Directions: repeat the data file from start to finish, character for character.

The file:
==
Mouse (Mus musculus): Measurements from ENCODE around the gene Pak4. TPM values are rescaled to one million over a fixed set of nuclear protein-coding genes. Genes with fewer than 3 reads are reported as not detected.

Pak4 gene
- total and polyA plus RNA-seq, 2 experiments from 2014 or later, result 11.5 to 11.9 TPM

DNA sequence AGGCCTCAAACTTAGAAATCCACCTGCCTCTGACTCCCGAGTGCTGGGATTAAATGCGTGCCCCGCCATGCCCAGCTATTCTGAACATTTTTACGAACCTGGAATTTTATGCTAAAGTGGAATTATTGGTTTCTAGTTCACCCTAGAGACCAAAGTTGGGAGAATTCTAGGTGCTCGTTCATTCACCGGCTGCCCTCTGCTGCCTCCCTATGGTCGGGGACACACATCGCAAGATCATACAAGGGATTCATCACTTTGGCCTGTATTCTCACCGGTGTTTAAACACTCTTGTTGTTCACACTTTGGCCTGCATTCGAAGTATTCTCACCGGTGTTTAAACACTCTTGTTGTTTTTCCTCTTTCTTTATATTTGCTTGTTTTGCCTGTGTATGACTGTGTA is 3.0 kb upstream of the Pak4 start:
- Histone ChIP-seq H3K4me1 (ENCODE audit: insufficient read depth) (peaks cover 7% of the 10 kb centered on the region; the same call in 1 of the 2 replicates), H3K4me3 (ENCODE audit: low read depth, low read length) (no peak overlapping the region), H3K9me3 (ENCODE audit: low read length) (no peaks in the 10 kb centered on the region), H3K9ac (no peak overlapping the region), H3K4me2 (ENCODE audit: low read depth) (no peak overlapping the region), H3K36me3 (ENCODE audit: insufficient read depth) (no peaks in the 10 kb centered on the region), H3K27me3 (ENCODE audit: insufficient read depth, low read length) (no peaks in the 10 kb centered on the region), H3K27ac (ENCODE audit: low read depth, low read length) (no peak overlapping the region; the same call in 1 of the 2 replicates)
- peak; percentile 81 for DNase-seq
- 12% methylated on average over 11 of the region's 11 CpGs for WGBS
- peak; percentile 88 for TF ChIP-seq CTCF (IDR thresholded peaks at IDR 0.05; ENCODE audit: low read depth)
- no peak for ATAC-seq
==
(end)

Mouse (Mus musculus): Measurements from ENCODE around the gene Pak4. TPM values are rescaled to one million over a fixed set of nuclear protein-coding genes. Genes with fewer than 3 reads are reported as not detected.

Pak4 gene
- total and polyA plus RNA-seq, 2 experiments from 2014 or later, result 11.5 to 11.9 TPM

DNA sequence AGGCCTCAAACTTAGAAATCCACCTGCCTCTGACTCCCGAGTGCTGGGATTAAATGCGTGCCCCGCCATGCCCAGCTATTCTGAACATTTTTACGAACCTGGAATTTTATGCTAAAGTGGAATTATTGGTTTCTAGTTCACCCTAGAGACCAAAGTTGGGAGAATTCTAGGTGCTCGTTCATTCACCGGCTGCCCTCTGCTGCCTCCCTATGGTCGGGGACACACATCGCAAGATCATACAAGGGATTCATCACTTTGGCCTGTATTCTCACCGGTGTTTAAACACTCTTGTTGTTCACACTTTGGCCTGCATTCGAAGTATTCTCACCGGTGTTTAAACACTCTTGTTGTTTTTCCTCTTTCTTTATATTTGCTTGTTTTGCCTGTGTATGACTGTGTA is 3.0 kb upstream of the Pak4 start:
- Histone ChIP-seq H3K4me1 (ENCODE audit: insufficient read depth) (peaks cover 7% of the 10 kb centered on the region; the same call in 1 of the 2 replicates), H3K4me3 (ENCODE audit: low read depth, low read length) (no peak overlapping the region), H3K9me3 (ENCODE audit: low read length) (no peaks in the 10 kb centered on the region), H3K9ac (no peak overlapping the region), H3K4me2 (ENCODE audit: low read depth) (no peak overlapping the region), H3K36me3 (ENCODE audit: insufficient read depth) (no peaks in the 10 kb centered on the region), H3K27me3 (ENCODE audit: insufficient read depth, low read length) (no peaks in the 10 kb centered on the region), H3K27ac (ENCODE audit: low read depth, low read length) (no peak overlapping the region; the same call in 1 of the 2 replicates)
- peak; percentile 81 for DNase-seq
- 12% methylated on average over 11 of the region's 11 CpGs for WGBS
- peak; percentile 88 for TF ChIP-seq CTCF (IDR thresholded peaks at IDR 0.05; ENCODE audit: low read depth)
- no peak for ATAC-seq